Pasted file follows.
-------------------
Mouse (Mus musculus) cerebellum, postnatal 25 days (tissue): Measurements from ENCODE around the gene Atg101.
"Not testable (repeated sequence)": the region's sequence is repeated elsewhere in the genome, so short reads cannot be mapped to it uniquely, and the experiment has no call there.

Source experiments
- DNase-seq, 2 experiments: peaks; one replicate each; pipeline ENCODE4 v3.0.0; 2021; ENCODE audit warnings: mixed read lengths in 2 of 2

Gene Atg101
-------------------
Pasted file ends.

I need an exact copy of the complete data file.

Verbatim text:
Mouse (Mus musculus) cerebellum, postnatal 25 days (tissue): Measurements from ENCODE around the gene Atg101.
"Not testable (repeated sequence)": the region's sequence is repeated elsewhere in the genome, so short reads cannot be mapped to it uniquely, and the experiment has no call there.

Source experiments
- DNase-seq, 2 experiments: peaks; one replicate each; pipeline ENCODE4 v3.0.0; 2021; ENCODE audit warnings: mixed read lengths in 2 of 2

Gene Atg101